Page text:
Letter from a father to a daughter born in the Information Age: taking her through the paces of wealth creation even as he finds his own.
Meera, my dearest,
As the world celebrates the last year of the 1900s, you will turn three. You already know Papa goes to work in the morning, plays with his computer, gets his friends to play on their computers, and comes back in the evening. And that Ma goes to her office in the study, sits in front of her PC, hammers a few keys on that keyboard -- the PC squeaks and groans and hisses -- to reach her e-mail box. There's something she calls a "mouse" that she clicks and depending on what's on the screen, smiles or frowns. You already know all that.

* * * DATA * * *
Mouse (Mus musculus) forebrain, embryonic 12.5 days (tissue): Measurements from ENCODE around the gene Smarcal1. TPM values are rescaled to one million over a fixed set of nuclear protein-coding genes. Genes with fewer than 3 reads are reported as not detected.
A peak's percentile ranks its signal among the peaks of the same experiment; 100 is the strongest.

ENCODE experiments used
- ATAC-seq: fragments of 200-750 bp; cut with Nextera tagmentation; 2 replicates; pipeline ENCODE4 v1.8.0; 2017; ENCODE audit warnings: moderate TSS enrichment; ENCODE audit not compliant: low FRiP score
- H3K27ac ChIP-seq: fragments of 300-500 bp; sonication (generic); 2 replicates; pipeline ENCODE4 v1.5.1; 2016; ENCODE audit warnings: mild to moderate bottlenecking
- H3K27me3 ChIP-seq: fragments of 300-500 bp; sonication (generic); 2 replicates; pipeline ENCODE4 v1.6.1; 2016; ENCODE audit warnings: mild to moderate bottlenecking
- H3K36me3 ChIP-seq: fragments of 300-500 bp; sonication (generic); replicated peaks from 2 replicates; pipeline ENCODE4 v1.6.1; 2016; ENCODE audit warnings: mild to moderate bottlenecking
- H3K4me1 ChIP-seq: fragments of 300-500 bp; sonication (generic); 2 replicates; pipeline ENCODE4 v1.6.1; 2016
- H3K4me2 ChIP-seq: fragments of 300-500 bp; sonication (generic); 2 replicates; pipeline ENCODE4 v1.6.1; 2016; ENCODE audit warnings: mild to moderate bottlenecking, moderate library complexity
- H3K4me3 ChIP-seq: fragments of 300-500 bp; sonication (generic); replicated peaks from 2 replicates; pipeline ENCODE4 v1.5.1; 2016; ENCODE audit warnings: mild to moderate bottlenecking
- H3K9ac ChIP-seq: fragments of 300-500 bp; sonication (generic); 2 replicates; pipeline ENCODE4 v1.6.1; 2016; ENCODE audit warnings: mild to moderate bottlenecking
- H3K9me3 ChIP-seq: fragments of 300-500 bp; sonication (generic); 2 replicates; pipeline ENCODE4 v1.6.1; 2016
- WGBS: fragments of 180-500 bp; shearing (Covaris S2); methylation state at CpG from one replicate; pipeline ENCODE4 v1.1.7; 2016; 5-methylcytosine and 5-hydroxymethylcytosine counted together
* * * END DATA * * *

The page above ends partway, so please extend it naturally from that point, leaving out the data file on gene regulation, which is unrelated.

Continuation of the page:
What you probably don't know is that less than 10 years ago, when we started working, when there was no question of you bringing us the joy you have, when web meant the skin between the toes of a duck, the computer was not as ubiquitous as it appears to you. It was a rare commodity, and I for one would be completely lost just looking at it. As a journalist, of course, I had to learn to type, and instead of typing on the typewriter -- yes, they weren't the antiques you will buy when you turn 20 -- I typed on the keyboard. Spreadsheets and databases came later, and then came the browsers, the most important revolution after the invention of the personal computer.
Story in Outlook Money